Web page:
XV         SAVITRI: ITS SYMBOLIC ACTION IN       A COSMIC BACKGROUND   A comparison of the extended scheme of Savitri with that of the earlier narrative poem will make clear that the major additions are Aswapati's Yoga, Savitri's Yoga and the new accent or dimension given to the struggle between Savitri and Death in Book IX, X and XI. The intention behind these additions and changes is to impose on the simple austere ambrosial human drama a vast symbolic dimension so that what happens in an apparently obscure place on earth may be made to carry implications on a truly cosmic scale. The opening line in canto three of Book I: "A world's desire compelled her mortal birth," succinct
Resource name: /E-Library/Disciples/Prema Nandakumar, Dr./English/Savitri/'The Heavens of the Ideal'.htm
      XII         'THE HEAVENS OF THE IDEAL'         The tireless traveller of the worlds, Aswapati continues the ascent, looking out for new worlds still:         At each pace of the journey marvellous       A new degree of wonder and of bliss,       A new rung formed in Being's mighty stair,       A great wide step trembling with jewelled fire.115   Beyond the triple realm of ordered thought are the "heavens of the ideal Mind.. ./The lovely kingdoms of the deathless Rose".116 Such an inspired poem, mantric in its efficacy, as Sri Aurobindo's Rose of God is uncannily appropriate to this region of the deathless Rose, where at the feet of God unfol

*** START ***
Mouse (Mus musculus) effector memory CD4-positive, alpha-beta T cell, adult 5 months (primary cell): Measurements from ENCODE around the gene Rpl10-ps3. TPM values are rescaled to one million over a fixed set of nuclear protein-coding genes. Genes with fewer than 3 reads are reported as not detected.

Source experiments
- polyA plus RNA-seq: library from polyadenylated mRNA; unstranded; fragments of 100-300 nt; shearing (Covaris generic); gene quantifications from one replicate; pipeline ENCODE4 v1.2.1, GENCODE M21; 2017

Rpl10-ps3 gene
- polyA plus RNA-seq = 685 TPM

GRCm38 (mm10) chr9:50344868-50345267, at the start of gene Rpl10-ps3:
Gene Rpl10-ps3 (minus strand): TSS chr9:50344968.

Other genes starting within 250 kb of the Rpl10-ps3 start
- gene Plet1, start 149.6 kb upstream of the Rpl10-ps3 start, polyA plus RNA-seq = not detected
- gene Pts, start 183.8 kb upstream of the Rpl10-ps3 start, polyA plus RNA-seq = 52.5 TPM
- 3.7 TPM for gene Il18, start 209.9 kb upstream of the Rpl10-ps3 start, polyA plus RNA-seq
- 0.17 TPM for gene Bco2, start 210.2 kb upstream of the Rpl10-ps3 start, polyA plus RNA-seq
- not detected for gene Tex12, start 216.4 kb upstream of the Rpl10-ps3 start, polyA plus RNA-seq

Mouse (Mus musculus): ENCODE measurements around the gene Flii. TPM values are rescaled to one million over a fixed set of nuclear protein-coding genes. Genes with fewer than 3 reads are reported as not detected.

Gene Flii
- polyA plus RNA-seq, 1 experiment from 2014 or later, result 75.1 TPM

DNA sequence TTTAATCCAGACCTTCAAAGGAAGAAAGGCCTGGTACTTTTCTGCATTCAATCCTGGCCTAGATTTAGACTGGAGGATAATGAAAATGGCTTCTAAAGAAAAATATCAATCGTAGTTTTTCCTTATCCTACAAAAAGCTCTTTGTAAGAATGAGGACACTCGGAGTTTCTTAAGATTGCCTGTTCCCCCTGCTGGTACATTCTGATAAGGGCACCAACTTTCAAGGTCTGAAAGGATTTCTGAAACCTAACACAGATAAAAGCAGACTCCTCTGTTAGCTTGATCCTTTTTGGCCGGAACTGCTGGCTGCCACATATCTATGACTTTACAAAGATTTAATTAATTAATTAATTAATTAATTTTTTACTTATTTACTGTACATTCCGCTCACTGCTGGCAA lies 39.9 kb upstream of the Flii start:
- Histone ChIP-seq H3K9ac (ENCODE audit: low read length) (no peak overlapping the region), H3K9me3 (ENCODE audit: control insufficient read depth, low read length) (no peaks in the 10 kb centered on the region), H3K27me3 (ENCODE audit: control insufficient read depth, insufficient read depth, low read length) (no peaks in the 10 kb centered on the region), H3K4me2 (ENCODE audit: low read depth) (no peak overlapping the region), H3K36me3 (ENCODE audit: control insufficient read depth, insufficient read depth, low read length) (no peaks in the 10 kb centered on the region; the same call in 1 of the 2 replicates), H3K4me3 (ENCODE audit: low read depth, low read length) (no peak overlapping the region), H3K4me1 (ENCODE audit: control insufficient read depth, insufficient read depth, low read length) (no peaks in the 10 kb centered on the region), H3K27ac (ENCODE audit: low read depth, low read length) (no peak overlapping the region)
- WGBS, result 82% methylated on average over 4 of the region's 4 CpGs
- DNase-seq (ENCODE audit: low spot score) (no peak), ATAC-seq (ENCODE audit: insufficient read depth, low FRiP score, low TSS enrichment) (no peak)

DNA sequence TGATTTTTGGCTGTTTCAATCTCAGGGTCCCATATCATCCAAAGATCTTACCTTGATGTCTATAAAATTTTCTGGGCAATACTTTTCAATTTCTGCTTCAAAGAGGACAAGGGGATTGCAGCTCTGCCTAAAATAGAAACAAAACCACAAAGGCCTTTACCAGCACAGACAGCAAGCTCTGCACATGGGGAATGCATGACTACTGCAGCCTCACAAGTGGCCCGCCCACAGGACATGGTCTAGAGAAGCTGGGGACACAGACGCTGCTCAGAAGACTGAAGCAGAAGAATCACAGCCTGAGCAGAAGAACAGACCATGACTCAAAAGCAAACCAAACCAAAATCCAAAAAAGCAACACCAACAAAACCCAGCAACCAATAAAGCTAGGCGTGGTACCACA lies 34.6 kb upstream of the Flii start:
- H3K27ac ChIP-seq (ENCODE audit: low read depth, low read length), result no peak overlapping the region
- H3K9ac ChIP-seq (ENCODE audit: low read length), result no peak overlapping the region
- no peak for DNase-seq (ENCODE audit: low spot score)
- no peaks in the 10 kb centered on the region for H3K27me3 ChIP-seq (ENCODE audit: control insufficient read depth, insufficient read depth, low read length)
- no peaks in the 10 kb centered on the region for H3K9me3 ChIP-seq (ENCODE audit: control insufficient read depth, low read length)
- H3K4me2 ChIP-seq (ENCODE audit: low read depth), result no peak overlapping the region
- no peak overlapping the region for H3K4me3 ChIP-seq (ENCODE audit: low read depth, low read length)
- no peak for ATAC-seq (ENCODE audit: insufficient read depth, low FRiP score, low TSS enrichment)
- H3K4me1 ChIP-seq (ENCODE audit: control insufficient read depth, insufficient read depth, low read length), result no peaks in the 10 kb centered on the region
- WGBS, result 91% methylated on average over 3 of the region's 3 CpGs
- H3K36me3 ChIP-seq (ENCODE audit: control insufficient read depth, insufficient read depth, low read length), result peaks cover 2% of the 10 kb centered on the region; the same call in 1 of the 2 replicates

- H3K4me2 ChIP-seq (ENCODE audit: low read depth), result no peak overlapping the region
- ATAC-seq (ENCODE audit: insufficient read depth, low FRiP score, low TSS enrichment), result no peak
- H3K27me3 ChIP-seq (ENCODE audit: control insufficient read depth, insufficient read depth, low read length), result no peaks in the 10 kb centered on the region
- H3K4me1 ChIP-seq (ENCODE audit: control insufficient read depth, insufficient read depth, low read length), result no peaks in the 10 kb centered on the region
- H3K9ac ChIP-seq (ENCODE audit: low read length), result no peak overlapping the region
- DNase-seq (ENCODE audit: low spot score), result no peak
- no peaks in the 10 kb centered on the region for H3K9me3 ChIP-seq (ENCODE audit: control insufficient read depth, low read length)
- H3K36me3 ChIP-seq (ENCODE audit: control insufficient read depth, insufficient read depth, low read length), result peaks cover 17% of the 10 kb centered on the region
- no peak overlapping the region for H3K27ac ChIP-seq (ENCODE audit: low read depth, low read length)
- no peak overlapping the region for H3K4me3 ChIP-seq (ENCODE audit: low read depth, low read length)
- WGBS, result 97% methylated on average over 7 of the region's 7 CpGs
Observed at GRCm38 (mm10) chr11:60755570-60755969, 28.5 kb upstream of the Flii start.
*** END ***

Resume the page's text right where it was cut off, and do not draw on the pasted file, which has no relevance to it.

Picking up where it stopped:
Title: IX          View All Highlighted Matches
Resource name: /E-Library/Disciples/Prema Nandakumar, Dr./English/Savitri/'Savitri' in the Veda.htm
      IX         'SAVITRI' IN THE VEDA   "Always precise", that is to say, precise in its denotation; but the connotation may vary from age to age, even from person to person. For instance, there can be no denotative ambiguity about Darkness and Light, but the area or depth or intensity of the meaning we invest them with may vary. When they become the symbols of ignorance and knowledge, the sense is precise enough, yet there may be layers and layers of significance which in one quick view we cannot hope to exhaust. Now Light itself is too abstract, and hence we may wisely choose to equate the Sun with Light, and sunrise with the gradual unfoldment of light. "The sun with its powerful rays